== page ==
“With characteristic clarity, honesty, and restraint, Jane Munro unveils the extraordinary devotion of women to parents, children, husbands, families, to everyone but themselves. Open Every Window reminds me of Alice Munro’s Lives of Girls and Women as it charts the socialization of girls over a lifetime. When does one yield to expectations? When must one resist? Never a word wasted, never an extraneous detail, Munro reveals the conundrums, self-denial, the invisible labour of women in all their roles. She writes with insider knowledge of the conflicts women face as they try to preserve a life of their own. The lingering beauty of Open Every Window is the revelation that a single life can hold so much more than one life.”
— Ian Williams, author of Reproduction
“Jane Munro's memoir is a jewel: spare, bright, and sharp, effortlessly elegant, and illuminated by love’s many facets.”
—Annabel Lyon, author of Consent
Jane Munro won the Griffin Poetry Prize in 2015
As if “a voice spoke her name and woke her,” Jane Munro’s new poems are openhearted, yet quick and taut, with a playful – even biting – wit. How can Blue Sonoma be so elegant, so apparently simple, when each poem is a tinderbox?
— Anne Simpson on Blue Sonoma
What contracts and what expands in grief and where does one go when there is no escape from the self?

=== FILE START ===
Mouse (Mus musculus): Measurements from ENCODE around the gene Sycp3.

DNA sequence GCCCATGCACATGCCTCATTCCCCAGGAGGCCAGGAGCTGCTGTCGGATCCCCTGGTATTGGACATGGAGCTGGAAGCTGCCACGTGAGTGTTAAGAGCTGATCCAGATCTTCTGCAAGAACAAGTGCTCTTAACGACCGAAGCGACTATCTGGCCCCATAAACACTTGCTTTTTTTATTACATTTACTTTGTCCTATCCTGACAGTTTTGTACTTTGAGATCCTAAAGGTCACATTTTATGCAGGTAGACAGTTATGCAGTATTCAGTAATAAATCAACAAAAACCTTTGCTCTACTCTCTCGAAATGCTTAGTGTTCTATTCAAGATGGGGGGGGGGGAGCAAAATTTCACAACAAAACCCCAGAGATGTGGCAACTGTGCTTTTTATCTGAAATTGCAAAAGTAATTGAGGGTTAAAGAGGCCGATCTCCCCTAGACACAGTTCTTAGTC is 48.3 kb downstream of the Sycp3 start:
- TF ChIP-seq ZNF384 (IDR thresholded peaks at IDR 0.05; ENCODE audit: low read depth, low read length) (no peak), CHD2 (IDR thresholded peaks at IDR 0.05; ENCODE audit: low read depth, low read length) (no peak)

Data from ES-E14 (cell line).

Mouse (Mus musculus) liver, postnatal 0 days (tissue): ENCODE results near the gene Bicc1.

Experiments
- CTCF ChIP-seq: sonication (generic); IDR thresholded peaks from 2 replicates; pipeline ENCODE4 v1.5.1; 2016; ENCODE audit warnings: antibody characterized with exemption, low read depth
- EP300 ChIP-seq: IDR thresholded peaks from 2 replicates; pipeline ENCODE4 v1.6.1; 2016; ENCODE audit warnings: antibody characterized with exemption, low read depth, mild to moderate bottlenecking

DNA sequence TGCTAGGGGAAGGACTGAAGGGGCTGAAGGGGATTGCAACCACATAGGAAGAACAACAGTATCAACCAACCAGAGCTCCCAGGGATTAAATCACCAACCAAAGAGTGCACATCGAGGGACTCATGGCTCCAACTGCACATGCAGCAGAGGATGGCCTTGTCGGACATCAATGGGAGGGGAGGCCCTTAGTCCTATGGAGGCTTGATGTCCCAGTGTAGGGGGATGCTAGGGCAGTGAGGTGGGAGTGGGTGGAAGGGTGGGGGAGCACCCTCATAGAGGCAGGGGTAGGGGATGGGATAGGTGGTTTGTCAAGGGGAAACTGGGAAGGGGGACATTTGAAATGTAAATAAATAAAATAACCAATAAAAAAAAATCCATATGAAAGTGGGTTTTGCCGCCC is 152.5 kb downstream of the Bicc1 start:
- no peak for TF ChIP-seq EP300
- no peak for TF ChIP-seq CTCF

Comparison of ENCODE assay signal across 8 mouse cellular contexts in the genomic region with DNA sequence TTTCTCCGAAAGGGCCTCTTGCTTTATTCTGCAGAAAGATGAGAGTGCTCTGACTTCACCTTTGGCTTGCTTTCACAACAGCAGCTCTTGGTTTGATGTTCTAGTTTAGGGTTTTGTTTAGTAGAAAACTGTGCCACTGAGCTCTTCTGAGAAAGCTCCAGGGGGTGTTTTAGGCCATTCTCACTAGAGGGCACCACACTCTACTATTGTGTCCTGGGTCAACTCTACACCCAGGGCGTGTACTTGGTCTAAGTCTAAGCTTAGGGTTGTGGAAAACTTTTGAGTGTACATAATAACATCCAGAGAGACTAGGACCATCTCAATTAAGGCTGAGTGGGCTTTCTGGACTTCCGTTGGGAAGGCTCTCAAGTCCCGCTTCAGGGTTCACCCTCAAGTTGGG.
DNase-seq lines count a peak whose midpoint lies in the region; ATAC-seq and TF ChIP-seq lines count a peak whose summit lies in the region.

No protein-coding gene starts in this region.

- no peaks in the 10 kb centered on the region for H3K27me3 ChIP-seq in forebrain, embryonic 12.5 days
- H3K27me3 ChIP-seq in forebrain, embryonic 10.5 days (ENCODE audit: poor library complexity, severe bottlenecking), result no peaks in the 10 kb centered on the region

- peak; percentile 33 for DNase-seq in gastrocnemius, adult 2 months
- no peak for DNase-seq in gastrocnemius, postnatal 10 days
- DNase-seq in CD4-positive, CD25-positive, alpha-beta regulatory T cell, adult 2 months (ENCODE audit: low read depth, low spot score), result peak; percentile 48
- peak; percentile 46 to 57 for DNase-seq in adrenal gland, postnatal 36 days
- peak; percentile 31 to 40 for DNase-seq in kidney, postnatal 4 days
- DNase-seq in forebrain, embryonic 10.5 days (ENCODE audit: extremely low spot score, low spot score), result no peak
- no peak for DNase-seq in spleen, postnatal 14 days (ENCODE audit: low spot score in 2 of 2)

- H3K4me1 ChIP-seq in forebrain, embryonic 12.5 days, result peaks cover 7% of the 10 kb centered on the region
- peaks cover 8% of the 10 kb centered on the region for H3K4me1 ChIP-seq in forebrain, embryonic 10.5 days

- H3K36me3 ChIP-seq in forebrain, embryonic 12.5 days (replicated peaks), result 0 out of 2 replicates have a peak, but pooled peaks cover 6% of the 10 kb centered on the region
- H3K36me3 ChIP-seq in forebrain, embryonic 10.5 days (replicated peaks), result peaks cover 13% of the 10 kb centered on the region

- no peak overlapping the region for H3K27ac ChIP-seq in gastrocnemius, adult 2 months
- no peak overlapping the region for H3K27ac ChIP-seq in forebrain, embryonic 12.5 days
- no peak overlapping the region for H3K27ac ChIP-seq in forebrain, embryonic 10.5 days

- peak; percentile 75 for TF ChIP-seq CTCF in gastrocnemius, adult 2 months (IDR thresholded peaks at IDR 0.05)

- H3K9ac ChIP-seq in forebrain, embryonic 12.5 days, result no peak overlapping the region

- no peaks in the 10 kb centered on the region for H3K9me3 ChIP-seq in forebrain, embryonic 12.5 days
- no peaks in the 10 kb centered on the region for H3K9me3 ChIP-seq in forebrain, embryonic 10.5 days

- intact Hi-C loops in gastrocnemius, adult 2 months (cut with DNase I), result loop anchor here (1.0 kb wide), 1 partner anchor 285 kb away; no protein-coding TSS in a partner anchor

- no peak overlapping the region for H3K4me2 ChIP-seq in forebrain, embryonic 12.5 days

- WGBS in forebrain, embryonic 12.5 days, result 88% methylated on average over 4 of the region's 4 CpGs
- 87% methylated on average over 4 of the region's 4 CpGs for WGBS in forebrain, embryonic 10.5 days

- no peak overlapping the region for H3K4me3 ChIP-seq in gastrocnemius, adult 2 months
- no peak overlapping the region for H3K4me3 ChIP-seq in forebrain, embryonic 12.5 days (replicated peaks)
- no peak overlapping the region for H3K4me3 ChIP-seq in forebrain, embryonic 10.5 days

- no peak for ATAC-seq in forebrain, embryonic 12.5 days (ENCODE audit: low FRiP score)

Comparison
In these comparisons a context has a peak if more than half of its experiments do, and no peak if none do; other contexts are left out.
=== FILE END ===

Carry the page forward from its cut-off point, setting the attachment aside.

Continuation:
…. Glass Float is an ocean of insight bombs.
Micheline Maylor on Glass Float
More About Glass Float
Review of Glass Float by Marguerite Pigeon in League of Canadian Poets
Munro is back with Glass Float (Brick Books, 2020). Her tools are new: narrative and diaristic series interspersed with flashes from the biographical past. But Munro has the same ambition to summon meaning from the jumble of experience.
Review of Glass Float by Kim Fahner in periodicities : a journal of poetry and poetics (rob mclennan)
Jane Munro’s Glass Float is a book that almost seems to float easily and beautifully in either air or water, taking readers on a voyage around the world, but also on a journey that leads us more deeply within ourselves as we read through the poems. She sets the tone with her epigraph, using a quotation from David J. Chalmers, who has written: “Conscious experience is at once the most familiar thing in the world and the most mysterious.”
Review of Glass Float by David Starkey, California Review of Books
Glass Float, Jane Munro (Brick) “Art is suggestion,” the poet remembers being told by her grandfather, “art is not representation.” That distinction holds true throughout Glass Float, and yet Munro is fiendishly good at describing things, in particular a yoga retreat in India not long after the death of her husband. The book ranges from prose poem sequences to the cryptic and beautiful lyrics for which she is best known. Always, though, Munro’s poems enact the advice of one of her yoga teachers: “Shine like a full moon without dispelling the dark.”